SURFACE WIND
It is extremely difficult to generalize upon the surface wind
field in the Arctic because of several circumstances which are of
peculiar importance at high latitudes. In the first place, the
character of the wind regime at most coastal points and at many
inland locations is largely determined by local factors which are
not amenable to regional generalization. Secondly, the periodic
changes and spa e t ial deformations in the general wind field are no
less variable than are the highly irresolute Arctic pressure distri–
butions which produce the winds in the first place. (See page .)
The third, but not the least important, difficulty is occasioned by
the fact that the scanty observational data available for analysis
do not represent a homogeneous period of record at all points of
observation. For this reason it is often difficult to ascertain
whether the differences in the wind conditions between two weather
stations represent true regional differences in the circulation or
whether they merely indicate that the observations were recorded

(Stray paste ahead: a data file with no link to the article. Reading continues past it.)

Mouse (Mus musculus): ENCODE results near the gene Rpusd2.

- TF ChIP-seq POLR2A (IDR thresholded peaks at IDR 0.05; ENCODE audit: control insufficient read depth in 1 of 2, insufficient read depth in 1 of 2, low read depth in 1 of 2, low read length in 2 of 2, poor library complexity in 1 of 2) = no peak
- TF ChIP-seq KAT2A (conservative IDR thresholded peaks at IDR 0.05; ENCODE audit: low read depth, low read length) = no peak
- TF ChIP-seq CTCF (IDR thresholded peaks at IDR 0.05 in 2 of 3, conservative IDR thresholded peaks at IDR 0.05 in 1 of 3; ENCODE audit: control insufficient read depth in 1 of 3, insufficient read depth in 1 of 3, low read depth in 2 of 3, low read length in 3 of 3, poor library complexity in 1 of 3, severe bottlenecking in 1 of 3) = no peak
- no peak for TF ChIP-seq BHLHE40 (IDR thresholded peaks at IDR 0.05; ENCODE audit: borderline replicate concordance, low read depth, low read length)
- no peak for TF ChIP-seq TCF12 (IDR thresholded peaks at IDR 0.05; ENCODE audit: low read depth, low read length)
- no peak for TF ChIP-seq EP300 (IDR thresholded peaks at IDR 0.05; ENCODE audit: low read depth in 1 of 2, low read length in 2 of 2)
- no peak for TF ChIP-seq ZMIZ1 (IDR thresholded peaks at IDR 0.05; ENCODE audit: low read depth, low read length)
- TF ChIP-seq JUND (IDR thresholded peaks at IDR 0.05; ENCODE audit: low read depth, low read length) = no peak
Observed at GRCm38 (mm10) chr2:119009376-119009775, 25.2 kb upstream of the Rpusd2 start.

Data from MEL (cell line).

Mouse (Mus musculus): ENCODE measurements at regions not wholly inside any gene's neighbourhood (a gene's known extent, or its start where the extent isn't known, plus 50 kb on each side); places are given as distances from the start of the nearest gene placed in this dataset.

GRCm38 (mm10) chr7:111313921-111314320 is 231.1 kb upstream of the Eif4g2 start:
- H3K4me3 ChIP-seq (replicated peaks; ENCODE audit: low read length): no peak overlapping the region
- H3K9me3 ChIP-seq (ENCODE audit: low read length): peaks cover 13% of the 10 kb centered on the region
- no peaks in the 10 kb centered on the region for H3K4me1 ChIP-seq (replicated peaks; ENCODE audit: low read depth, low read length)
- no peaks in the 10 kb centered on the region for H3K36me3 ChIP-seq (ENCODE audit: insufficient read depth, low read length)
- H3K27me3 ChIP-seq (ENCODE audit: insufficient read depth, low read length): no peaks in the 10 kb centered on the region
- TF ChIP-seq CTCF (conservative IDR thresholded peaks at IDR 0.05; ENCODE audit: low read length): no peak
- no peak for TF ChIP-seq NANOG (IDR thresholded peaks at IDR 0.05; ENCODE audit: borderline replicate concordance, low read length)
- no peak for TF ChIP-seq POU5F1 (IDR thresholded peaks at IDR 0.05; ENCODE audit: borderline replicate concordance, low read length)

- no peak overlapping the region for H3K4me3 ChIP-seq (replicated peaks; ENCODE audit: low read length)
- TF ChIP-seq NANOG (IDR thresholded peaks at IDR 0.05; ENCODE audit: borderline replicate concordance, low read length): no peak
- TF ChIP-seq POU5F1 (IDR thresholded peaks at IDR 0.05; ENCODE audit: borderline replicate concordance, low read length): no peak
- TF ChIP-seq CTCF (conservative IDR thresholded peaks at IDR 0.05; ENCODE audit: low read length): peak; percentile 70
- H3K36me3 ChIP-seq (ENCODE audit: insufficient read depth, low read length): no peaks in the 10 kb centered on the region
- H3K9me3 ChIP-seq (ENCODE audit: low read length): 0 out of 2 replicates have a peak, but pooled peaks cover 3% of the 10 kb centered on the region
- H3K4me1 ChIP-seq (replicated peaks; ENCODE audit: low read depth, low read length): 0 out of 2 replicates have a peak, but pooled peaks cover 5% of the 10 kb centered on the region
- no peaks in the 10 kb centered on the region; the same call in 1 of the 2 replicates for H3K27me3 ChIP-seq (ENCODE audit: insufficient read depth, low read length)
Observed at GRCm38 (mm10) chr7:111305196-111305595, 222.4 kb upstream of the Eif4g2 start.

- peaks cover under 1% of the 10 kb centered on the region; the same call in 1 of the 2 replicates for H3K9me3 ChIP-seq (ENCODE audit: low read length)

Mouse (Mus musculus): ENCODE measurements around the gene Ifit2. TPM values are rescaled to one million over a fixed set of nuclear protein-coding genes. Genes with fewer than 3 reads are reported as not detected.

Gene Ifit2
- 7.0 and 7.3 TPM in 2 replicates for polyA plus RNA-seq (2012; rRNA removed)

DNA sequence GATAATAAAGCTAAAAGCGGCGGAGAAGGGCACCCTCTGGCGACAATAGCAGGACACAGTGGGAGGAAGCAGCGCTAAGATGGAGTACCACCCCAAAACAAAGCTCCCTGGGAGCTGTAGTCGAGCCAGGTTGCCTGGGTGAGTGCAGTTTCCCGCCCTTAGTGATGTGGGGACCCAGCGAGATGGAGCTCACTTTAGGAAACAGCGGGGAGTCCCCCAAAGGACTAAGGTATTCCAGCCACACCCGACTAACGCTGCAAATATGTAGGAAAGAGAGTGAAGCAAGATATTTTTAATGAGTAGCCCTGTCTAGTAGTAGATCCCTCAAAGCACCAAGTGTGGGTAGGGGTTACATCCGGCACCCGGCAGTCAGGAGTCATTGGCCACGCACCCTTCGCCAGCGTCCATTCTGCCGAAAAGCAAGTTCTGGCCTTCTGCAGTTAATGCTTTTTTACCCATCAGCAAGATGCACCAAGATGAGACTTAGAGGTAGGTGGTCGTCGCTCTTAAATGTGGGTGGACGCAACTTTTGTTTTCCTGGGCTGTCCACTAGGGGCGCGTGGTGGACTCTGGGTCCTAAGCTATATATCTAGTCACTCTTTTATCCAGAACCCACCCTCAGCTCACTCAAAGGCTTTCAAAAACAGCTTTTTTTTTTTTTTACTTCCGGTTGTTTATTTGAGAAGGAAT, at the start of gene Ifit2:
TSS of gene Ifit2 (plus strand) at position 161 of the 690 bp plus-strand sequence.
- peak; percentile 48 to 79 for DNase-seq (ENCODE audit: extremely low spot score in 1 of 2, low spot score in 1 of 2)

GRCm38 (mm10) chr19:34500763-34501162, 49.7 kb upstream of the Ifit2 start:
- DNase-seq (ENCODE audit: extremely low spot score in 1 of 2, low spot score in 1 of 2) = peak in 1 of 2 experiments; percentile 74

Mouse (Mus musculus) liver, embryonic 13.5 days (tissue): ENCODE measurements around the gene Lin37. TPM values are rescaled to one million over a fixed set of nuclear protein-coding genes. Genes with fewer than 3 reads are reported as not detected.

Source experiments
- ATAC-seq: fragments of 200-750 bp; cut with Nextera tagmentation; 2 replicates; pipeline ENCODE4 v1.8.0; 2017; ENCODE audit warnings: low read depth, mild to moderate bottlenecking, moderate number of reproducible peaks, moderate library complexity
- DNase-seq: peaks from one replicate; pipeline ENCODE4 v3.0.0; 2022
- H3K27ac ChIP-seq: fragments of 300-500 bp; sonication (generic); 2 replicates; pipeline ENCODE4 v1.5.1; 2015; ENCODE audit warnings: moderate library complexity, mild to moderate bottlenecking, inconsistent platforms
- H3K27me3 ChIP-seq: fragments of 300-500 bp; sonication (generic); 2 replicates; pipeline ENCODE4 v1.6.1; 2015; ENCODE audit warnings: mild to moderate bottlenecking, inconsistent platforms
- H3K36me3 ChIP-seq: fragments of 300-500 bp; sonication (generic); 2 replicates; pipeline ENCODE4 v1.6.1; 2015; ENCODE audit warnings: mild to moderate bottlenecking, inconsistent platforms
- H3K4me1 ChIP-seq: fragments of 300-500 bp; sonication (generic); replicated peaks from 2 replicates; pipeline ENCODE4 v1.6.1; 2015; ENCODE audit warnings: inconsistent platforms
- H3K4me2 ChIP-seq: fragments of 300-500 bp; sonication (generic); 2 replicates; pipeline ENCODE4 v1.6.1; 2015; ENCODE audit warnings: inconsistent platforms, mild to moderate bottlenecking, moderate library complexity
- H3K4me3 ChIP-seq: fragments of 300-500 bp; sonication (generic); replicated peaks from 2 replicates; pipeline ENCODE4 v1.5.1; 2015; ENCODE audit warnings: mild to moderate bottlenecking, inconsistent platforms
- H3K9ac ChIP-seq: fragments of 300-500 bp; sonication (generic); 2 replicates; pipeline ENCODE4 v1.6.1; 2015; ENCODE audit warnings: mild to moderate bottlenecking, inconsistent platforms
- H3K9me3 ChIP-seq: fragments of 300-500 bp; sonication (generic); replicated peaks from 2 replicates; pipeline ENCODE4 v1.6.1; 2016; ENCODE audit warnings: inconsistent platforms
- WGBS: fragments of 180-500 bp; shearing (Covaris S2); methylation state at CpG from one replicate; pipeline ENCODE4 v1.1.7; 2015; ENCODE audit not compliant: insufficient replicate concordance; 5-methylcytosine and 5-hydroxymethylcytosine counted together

during different years — a difficulty which is particularly serious
when wind observations obtained on shipboard within the Polar Sea are
The General Wind Circulation . - The Arctic circulation is, of course,
dominated by the polar anticyclone which, during all seasons except
winter, is centered somewhere over the Arctic Ocean. So far as can
be determined from the scanty observational materials available, the
prevailing wind directions over the Arctic Ocean and surrounding
coasts appear to correspond to the mean pressure distribution. It is
apparent that easterly winds prevail over the well-explored portions
of the Arctic Ocean, over Iceland, the northern portions of Greenland,
and Alaska, and that northeasterly winds prevail in interior Alaska
and Greenland, all of which fits the prescribed mean pressure field.
(See Figs. 29 to 32 .)
Wind conditions over the interior and coastal portions of Arctic
Eurasia, however, appear to be less well-defined. The Siberian anti–
cyclone dominates the interior and coastal circulations during winter,
but during other seasons the winds are regionally highly irregular.
Along the Siberian coasts of the Arctic Ocean in summer there appears